Third Nicaraguan tremor raises fears of quake to come

People gather in the streets outside their homes after an earthquake shook Managua on 13 April 2014 Managuans spent the night in the streets as a number of aftershocks hit the capital

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A 5.1-magnitude earthquake shook Nicaragua on Sunday night, the third quake to hit the Central American nation within a week.

Seven homes collapsed but there have so far been no reports of any casualties.

Officials said the quakes could be an indication that the geological fault line which runs underneath the capital, Managua, has been re-activated.

Movement in the Estadia fault caused the 1972 quake which killed at least 5,000 people and devastated Managua.

Nicaragua was struck by another two earthquakes on Thursday and Friday last week, raising fears a bigger quake may hit "within days".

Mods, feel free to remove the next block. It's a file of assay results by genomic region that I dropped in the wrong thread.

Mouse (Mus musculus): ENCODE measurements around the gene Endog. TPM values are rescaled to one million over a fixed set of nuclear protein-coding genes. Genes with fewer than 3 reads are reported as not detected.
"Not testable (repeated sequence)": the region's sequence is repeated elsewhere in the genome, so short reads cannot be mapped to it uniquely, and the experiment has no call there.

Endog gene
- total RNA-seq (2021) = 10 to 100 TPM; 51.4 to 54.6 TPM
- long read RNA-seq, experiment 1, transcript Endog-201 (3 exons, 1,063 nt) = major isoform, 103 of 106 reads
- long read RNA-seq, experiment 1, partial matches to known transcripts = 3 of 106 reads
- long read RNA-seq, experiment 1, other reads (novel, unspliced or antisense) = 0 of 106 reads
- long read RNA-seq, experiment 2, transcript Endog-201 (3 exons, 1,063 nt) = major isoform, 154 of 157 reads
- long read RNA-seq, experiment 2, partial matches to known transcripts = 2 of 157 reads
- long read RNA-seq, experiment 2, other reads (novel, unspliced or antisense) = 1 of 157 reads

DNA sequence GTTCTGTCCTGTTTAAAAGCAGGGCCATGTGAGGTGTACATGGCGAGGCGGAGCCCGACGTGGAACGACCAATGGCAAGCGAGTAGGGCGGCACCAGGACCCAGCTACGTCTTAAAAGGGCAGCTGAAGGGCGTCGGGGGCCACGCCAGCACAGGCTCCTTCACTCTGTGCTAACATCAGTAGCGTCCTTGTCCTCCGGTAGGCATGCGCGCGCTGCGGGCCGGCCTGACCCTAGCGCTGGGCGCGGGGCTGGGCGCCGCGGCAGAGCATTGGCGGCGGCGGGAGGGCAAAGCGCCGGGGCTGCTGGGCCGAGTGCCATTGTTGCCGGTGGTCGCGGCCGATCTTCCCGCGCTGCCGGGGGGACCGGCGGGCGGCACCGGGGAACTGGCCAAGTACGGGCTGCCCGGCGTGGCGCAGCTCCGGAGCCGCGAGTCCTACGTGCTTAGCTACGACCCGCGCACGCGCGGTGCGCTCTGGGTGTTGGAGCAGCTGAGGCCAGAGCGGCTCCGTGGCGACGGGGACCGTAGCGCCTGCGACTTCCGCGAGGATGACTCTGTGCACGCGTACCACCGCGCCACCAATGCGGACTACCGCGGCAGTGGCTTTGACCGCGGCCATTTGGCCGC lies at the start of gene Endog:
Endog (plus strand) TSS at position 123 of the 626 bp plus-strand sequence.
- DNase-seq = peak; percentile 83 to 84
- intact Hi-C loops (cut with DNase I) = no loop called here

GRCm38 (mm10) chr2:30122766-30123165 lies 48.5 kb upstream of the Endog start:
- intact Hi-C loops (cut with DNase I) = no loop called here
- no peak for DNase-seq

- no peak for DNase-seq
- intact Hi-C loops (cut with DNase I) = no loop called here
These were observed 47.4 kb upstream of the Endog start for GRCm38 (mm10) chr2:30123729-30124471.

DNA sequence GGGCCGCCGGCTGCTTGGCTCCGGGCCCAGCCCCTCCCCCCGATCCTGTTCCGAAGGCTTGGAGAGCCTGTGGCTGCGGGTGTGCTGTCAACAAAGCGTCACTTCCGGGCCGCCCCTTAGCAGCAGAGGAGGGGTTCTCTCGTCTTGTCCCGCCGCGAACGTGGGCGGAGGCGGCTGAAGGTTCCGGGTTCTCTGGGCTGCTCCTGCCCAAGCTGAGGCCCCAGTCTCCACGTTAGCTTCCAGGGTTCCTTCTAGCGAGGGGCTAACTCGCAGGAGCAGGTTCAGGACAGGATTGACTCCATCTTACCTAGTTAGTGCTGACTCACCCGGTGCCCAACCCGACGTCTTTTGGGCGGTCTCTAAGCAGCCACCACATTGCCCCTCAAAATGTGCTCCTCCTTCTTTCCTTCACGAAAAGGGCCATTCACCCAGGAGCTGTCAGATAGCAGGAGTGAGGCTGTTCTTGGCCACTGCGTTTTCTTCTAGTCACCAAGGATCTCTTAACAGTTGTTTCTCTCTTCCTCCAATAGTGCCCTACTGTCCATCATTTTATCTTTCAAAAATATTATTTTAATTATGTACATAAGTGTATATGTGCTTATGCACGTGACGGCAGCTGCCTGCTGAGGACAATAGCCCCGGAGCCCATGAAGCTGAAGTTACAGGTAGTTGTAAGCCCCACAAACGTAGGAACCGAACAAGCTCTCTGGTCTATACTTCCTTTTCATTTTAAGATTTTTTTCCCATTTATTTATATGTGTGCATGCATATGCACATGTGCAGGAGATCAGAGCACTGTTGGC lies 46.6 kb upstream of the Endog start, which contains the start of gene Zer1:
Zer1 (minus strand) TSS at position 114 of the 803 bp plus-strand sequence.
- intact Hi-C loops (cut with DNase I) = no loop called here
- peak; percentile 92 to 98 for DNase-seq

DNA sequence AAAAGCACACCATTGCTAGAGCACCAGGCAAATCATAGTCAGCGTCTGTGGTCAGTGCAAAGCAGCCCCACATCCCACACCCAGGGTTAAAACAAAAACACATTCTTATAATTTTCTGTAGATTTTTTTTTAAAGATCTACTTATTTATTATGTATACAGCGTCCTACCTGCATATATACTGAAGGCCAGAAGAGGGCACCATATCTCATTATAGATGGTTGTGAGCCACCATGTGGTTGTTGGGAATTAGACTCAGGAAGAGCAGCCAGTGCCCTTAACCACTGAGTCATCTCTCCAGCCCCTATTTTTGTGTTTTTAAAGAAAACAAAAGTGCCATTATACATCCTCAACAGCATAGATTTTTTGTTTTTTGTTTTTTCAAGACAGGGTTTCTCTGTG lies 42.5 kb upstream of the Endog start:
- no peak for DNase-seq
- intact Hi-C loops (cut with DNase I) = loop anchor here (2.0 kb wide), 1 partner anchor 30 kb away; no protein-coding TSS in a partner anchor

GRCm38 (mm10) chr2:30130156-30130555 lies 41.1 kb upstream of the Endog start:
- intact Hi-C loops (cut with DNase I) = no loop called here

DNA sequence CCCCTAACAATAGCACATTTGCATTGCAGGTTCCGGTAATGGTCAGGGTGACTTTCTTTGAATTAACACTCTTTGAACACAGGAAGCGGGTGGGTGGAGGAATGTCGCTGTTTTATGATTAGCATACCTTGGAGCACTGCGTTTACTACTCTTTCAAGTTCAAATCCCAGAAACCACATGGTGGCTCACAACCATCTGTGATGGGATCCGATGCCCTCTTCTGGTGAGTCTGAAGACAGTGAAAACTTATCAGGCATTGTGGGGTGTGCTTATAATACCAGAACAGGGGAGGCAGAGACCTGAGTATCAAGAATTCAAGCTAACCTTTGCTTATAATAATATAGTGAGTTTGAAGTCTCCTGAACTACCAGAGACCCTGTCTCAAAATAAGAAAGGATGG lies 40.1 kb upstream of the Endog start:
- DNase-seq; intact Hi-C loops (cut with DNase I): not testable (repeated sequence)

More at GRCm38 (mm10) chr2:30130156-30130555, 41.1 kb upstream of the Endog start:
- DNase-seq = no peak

Quick response

The US Geological Survey (USGS) said Sunday's quake struck at 23:07 local time (05:07 GMT) some 6km (4 miles) northwest of Managua.

The USGS said it had a magnitude of 5.1, but local seismologists put its magnitude at 5.6.

President Daniel Ortega said the quick response of residents, who fled their homes when they felt the tremor, prevented any deaths.

People gather in the streets outside their homes after an earthquake shook Managua on 13 April 2014 The capital's residents have been told to be on high alert as another powerful quake could hit "within days"

The president said there had been reports of injuries, but did not give further details.

Angelica Munoz of Ineter, the Nicaraguan state body which monitors tremors, said there had been nine aftershocks following Sunday's quake.

She said one of the aftershocks had originated in the fault line which caused the 1972 earthquake, in which large parts of Managua's city centre were destroyed and two thirds of its one million residents displaced.

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